On the last day of the 2013 legislative session, Democrats in charge of the Hawaii House of Representatives took the rare step of adding four more members to leadership posts.

All four representatives have been supporters of Calvin Say, the speaker emeritus, and not Speaker Joe Souki.

Derek Kawakami and Ty Cullen were named assistant majority leaders, Henry Aquino was named policy leader and Ryan Yamane was named majority whip, the House’s fourth.

Is Souki consolidating his power?

And are Republicans, who formed a coalition with Souki supporters to get the necessary 26 votes to appoint him speaker, losing what little clout they have?

‘Part Of The Team’

When it comes to the Hawaii Legislature, the word “leader” can be misleading. Some positions are granted as rewards for shifting loyalties; some are largely ceremonial. It largely depends on what the top leaders want from their team.

In addition to Souki, the real power in the current House lies with Scott Saiki, the majority leader, and Sylvia Luke, the finance chairwoman. Saiki and Luke led the group of House dissidents who, after years of failed efforts, finally knocked Say from his perch in January.

Nathan Eagle/Honolulu Civil Beat

Rep. Scott Saiki talks to reporters after session.

Vice Speaker John Mizuno and Majority Floor Leader Karen Awana are former Say supporters who now back Souki. Same goes for Karl Rhoads, who was rewarded with the Judiciary Committee chair for switching sides.

Majority Whips Sharon Har and Ken Ito, however, remain Say loyalists. The other whip, Romy Cachola, cast his support with Souki when he was elected last year; having previously served in the House, he has long relations with both Say and Souki.

So, will the four new leaders have any real influence?

Saiki says “yes.”

“In our situation, these four representatives wanted to be more involved in the caucus,” said Saiki. “And it was good timing and a good opportunity, because our plan is to have the leadership and the chairs and the members work on an agenda for next year. There will be a lot of work going on through the interim, so it is good to have new leadership. … They will be part of the team.”

Saiki stressed that neither Kawakami, Cullen, Aquino or Yamane was asked to pledge loyalty to the Souki-Saiki-Luke bloc.

Nathan Eagle

Reps. Aaron Ling Johanson and Cynthia Thielen.

“That was not part of it,” he said. “I think what happened (Thursday) is consistent with what Speaker has said from the very beginning — that he wants to unify the caucus. And to do that you have to have the members be involved.”

Saiki said that the majority caucus would also keep its commitment to work with the minority caucus, which numbers just seven representatives out of 51. Veteran GOP leaders like Gene Ward and Cynthia Thielen were given vice chair positions this year as part of the deal.

“We gave our word, and we are not going back on it,” he said.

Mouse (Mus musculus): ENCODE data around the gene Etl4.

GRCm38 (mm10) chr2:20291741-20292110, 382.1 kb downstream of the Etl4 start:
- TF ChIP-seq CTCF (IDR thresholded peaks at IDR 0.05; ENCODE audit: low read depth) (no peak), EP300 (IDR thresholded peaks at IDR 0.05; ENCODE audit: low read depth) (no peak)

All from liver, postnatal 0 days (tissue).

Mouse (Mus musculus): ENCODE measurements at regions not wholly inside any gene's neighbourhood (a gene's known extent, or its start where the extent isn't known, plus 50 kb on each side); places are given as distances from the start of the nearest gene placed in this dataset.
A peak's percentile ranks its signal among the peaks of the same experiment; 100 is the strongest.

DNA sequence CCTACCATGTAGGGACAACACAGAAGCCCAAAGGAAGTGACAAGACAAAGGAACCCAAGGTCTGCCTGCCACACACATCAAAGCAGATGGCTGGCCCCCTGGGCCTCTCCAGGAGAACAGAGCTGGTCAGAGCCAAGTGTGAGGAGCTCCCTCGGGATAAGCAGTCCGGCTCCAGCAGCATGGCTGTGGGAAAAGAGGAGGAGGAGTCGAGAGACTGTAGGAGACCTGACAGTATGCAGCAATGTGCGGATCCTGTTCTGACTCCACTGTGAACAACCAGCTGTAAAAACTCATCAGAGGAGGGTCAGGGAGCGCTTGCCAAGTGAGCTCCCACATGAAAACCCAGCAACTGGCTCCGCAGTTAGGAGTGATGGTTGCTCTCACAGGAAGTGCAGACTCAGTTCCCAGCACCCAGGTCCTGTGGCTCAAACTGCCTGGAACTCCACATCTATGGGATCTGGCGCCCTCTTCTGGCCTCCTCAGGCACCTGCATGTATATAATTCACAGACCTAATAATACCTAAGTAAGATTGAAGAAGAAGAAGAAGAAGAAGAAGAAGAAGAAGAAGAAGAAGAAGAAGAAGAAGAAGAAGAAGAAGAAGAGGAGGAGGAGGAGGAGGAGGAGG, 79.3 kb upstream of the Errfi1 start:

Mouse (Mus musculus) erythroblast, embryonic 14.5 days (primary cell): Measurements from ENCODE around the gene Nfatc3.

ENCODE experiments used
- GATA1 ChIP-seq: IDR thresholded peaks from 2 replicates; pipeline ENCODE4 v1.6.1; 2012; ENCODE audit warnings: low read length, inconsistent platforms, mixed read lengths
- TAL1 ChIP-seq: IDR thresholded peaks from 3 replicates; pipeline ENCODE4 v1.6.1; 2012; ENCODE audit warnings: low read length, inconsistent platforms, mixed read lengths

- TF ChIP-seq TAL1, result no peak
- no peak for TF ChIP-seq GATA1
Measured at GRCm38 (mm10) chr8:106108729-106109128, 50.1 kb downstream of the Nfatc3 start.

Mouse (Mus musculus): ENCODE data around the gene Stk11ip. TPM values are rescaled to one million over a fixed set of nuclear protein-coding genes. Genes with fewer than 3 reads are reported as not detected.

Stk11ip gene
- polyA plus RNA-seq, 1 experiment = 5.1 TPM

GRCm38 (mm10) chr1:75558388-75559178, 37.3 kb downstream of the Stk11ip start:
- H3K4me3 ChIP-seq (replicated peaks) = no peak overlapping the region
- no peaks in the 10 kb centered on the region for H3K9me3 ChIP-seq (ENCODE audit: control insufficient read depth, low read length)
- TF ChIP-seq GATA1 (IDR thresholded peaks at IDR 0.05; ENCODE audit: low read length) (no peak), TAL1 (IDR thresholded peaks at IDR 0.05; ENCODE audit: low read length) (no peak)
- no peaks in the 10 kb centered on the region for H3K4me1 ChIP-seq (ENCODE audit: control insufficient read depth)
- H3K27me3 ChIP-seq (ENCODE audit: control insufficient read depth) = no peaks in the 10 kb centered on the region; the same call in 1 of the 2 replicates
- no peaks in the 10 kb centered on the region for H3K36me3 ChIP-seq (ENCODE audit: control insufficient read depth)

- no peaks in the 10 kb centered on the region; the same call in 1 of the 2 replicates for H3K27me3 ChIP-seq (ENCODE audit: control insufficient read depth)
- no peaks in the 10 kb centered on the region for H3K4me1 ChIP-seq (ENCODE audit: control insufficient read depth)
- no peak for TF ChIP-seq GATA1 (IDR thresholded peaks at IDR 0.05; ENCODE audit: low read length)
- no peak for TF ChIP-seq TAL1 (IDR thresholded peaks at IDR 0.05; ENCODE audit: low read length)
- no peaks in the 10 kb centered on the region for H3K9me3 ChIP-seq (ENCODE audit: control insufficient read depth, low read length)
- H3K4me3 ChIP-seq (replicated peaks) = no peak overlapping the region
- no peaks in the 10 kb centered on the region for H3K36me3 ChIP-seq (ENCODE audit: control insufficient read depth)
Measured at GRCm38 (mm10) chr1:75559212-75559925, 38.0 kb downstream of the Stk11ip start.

Aaron Ling Johanson, the minority leader, said his caucus remains a factor in the legislative process.

“They have been very good partners to work with,” he said of the Democrats. “I think everyone understands that seven isn’t 26 when it comes to dictating things. But as partners go, they have been very honorable and very open. That is something that exists now, a climate of openness and receptiveness to ideas, whether they come to fruition or not.”

$12,000 More Kala

House Clerk Brian Takeshita said each member gets a $10,200 legislative allowance for office supplies and the like. Each member also can hire an office manager, which pays $3,799 a month.

As leaders, Kawakami, Cullen, Aquino and Yamane will also have the opportunity to have an administrative services manager, which can be its own position or combined with the office manager job. Takeshita said, generally speaking, more than $12,000 a year is allocated for “ASM” duties.

Nathan Eagle

Sen. Jill Tokuda and Rep. Marcus Oshiro.

More importantly, the new leaders will have new responsibility and stature.

Marcus Oshiro, the Say loyalist who lost the Finance Committee chairmanship under January’s House re-organization, said he welcomed the new blood.

“The resolutions (passed Thursday) allow for immediate transfer of responsibility and assignments for the four as we go into interim,” he said. “It kicks in right away. I’m happy for them to be given this opportunity to serve in leadership posts, as I did in my sophomore year. I learned a lot. Each of them collectively bring some good insight to the process.”

All four are also young, in their 20s or 30s. (Souki turned 80 this year.)1 All are also men, in a body that increasingly features women in influential roles. Cindy Evans, the Water and Land chairwoman, led the charge to repeal the Public Land and Development Corporation.

There was one other significant change in positions Thursday. Having sat out the process this session, Oshiro and Say are now members of committees.

Ohsiro is part of the “human services bracket,” that is, the committees on health, housing and human services, and on Consumer Protection and Commerce. Say’s committee assignments include Water and Land.

Say could not be reached for comment Thursday, but Oshiro said he believed his colleagues would benefit from the institutional knowledge and experience that both former leaders will bring to their new posts.

“It will lead to better results and better and more informed policy,” he said.

Oshiro did not get one of the committees he wanted, however: Judiciary. And two sources who Civil Beat granted anonymity — because their relationships with colleagues could be impacted — said Say did not get one of his favored committees, either: Finance.

Finance and judiciary, the two most powerful places to be. Besides speaker and majority leader, of course.

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